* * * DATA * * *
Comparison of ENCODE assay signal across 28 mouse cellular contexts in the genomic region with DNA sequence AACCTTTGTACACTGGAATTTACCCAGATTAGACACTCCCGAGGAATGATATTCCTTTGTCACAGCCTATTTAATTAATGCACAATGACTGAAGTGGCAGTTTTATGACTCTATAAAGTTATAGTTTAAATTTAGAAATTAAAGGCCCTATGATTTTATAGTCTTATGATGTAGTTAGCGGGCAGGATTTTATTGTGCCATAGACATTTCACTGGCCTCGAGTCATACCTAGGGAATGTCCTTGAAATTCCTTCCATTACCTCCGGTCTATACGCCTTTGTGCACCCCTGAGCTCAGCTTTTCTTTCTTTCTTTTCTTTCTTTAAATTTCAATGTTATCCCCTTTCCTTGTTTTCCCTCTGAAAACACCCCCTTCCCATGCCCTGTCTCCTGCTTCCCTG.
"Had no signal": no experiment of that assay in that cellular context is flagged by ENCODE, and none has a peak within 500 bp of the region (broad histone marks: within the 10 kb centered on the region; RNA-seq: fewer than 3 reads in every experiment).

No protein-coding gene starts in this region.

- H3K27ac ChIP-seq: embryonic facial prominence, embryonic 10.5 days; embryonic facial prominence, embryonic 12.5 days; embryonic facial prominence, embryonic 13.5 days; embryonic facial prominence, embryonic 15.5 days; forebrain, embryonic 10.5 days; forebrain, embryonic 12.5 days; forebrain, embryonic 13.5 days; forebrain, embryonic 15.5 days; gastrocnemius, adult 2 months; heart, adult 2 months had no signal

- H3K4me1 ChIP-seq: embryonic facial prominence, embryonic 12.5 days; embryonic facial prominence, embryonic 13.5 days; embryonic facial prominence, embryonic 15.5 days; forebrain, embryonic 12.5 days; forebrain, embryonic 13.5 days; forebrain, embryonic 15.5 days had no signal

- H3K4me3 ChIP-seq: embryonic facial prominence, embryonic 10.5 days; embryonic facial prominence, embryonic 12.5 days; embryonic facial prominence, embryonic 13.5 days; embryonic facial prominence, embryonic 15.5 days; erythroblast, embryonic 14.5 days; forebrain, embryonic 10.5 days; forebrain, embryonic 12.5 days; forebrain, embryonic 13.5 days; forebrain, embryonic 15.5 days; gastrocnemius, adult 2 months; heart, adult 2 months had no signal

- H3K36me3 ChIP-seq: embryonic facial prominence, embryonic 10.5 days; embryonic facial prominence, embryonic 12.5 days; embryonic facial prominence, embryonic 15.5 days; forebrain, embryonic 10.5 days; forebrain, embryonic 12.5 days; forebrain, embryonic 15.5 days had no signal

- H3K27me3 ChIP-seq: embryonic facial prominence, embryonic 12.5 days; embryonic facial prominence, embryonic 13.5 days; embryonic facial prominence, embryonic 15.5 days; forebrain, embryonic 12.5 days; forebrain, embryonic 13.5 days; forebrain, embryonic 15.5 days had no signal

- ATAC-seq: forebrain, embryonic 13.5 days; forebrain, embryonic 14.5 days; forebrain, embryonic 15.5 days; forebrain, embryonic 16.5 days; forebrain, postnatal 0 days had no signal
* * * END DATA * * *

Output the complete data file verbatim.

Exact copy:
Comparison of ENCODE assay signal across 28 mouse cellular contexts in the genomic region with DNA sequence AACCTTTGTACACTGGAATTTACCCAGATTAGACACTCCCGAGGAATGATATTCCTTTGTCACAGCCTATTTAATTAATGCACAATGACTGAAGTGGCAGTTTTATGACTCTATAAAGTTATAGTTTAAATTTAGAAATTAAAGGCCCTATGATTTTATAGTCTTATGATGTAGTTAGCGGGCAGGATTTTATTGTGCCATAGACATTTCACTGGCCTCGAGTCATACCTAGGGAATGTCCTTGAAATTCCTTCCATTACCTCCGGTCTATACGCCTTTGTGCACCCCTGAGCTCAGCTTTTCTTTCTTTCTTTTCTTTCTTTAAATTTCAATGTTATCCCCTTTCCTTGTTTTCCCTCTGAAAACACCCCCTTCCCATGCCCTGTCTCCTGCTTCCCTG.
"Had no signal": no experiment of that assay in that cellular context is flagged by ENCODE, and none has a peak within 500 bp of the region (broad histone marks: within the 10 kb centered on the region; RNA-seq: fewer than 3 reads in every experiment).

No protein-coding gene starts in this region.

- H3K27ac ChIP-seq: embryonic facial prominence, embryonic 10.5 days; embryonic facial prominence, embryonic 12.5 days; embryonic facial prominence, embryonic 13.5 days; embryonic facial prominence, embryonic 15.5 days; forebrain, embryonic 10.5 days; forebrain, embryonic 12.5 days; forebrain, embryonic 13.5 days; forebrain, embryonic 15.5 days; gastrocnemius, adult 2 months; heart, adult 2 months had no signal

- H3K4me1 ChIP-seq: embryonic facial prominence, embryonic 12.5 days; embryonic facial prominence, embryonic 13.5 days; embryonic facial prominence, embryonic 15.5 days; forebrain, embryonic 12.5 days; forebrain, embryonic 13.5 days; forebrain, embryonic 15.5 days had no signal

- H3K4me3 ChIP-seq: embryonic facial prominence, embryonic 10.5 days; embryonic facial prominence, embryonic 12.5 days; embryonic facial prominence, embryonic 13.5 days; embryonic facial prominence, embryonic 15.5 days; erythroblast, embryonic 14.5 days; forebrain, embryonic 10.5 days; forebrain, embryonic 12.5 days; forebrain, embryonic 13.5 days; forebrain, embryonic 15.5 days; gastrocnemius, adult 2 months; heart, adult 2 months had no signal

- H3K36me3 ChIP-seq: embryonic facial prominence, embryonic 10.5 days; embryonic facial prominence, embryonic 12.5 days; embryonic facial prominence, embryonic 15.5 days; forebrain, embryonic 10.5 days; forebrain, embryonic 12.5 days; forebrain, embryonic 15.5 days had no signal

- H3K27me3 ChIP-seq: embryonic facial prominence, embryonic 12.5 days; embryonic facial prominence, embryonic 13.5 days; embryonic facial prominence, embryonic 15.5 days; forebrain, embryonic 12.5 days; forebrain, embryonic 13.5 days; forebrain, embryonic 15.5 days had no signal

- ATAC-seq: forebrain, embryonic 13.5 days; forebrain, embryonic 14.5 days; forebrain, embryonic 15.5 days; forebrain, embryonic 16.5 days; forebrain, postnatal 0 days had no signal